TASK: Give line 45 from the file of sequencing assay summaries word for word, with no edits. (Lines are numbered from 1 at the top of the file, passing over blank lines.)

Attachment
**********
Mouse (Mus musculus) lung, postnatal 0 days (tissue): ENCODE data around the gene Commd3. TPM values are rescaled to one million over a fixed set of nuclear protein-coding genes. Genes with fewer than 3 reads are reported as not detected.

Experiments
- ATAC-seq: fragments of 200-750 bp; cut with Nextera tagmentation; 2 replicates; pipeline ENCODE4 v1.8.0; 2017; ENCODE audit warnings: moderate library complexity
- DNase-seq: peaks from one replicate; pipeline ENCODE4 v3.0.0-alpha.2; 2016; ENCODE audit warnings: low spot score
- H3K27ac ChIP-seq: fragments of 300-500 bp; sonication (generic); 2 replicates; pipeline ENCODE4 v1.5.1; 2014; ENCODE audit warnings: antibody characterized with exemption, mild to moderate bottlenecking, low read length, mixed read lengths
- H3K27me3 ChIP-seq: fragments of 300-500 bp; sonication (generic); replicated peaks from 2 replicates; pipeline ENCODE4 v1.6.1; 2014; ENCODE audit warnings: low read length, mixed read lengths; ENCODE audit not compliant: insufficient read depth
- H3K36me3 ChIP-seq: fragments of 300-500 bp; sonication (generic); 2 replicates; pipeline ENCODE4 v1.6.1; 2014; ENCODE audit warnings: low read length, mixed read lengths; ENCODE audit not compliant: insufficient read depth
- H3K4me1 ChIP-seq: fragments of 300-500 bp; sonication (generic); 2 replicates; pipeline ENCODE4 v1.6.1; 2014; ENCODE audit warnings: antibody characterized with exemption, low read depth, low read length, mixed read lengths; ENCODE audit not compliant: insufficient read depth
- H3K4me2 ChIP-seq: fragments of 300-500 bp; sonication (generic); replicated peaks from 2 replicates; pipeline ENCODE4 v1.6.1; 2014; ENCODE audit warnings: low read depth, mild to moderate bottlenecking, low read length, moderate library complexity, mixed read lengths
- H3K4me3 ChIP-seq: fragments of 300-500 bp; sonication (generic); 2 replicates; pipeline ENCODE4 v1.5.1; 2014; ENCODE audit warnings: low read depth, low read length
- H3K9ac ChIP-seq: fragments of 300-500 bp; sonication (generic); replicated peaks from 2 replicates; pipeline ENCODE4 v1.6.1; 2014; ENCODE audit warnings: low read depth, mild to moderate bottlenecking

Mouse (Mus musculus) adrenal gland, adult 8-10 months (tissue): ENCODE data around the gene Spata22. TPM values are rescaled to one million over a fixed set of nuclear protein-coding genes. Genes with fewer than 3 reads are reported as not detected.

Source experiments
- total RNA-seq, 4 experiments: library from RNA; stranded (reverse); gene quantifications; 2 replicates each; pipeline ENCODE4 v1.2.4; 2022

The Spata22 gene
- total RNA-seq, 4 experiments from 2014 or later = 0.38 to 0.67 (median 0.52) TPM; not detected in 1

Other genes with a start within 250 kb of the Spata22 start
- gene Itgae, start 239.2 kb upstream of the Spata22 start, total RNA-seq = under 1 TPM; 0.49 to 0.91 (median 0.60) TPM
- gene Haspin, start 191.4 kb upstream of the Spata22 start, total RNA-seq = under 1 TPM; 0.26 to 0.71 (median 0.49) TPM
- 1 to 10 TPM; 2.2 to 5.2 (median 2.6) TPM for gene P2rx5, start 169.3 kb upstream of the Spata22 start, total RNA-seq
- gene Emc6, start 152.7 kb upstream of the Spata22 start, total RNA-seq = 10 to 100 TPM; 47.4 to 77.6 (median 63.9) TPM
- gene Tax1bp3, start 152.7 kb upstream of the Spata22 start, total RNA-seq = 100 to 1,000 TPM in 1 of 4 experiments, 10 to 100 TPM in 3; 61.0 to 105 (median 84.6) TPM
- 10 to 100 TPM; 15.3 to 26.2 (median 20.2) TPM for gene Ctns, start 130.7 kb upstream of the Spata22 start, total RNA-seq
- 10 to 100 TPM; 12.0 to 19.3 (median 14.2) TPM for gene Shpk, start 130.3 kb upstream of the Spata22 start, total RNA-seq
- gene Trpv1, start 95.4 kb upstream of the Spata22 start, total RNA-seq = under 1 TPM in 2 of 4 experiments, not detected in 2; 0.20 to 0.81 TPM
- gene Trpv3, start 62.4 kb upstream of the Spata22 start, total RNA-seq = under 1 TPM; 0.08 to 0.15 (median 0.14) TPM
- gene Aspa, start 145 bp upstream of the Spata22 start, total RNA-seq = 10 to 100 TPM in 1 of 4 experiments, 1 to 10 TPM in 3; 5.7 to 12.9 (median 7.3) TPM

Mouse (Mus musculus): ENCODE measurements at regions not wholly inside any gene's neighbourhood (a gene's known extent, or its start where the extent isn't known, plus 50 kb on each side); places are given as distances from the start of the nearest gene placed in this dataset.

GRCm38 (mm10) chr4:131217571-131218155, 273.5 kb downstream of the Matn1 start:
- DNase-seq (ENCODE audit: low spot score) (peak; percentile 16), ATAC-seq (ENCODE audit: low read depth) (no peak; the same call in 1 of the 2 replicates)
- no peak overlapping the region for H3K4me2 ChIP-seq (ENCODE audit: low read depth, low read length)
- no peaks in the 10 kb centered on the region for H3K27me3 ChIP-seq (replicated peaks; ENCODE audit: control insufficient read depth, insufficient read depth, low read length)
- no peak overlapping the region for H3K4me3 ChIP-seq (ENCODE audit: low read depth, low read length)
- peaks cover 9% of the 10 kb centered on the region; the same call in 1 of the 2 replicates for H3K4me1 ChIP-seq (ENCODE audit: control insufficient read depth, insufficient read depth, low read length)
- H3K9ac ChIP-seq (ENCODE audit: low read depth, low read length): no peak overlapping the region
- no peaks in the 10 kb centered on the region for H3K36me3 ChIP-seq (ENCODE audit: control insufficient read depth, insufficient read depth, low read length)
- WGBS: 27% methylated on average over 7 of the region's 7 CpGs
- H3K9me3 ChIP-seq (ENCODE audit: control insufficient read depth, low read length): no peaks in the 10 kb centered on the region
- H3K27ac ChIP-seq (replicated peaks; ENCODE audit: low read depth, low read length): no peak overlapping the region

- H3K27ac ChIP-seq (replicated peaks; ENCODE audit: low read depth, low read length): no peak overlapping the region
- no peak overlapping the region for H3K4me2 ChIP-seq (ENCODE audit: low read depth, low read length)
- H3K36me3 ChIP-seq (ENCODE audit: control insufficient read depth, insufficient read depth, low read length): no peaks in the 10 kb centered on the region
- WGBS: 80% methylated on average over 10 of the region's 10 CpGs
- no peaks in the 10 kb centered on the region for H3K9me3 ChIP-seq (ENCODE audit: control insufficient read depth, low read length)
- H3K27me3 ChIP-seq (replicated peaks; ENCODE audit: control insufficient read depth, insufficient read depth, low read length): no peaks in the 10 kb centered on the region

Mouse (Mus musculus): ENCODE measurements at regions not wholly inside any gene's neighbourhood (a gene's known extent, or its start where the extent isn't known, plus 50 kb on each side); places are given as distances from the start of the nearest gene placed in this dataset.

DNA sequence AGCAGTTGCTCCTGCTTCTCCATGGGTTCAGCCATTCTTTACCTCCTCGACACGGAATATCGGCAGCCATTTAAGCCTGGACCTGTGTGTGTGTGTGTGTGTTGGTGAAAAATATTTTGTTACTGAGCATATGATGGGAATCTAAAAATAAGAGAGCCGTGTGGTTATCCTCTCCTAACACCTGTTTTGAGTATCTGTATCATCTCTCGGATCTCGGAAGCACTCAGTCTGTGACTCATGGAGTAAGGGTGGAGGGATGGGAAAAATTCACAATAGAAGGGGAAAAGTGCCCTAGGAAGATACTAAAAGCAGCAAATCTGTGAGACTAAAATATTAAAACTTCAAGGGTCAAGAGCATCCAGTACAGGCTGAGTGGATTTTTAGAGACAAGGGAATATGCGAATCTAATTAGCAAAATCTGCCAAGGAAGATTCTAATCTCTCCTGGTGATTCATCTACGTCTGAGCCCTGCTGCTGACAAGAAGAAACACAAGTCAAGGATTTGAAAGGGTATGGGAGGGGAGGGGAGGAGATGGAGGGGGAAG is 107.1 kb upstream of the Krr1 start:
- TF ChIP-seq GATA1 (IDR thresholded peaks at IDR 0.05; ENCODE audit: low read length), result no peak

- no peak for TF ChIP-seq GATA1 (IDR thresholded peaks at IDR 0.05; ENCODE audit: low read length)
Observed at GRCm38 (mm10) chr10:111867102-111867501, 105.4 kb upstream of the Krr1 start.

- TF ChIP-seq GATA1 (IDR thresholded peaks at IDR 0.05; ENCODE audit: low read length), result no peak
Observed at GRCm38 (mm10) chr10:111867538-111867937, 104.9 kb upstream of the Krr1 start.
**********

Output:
- H3K27me3 ChIP-seq (replicated peaks; ENCODE audit: control insufficient read depth, insufficient read depth, low read length): no peaks in the 10 kb centered on the region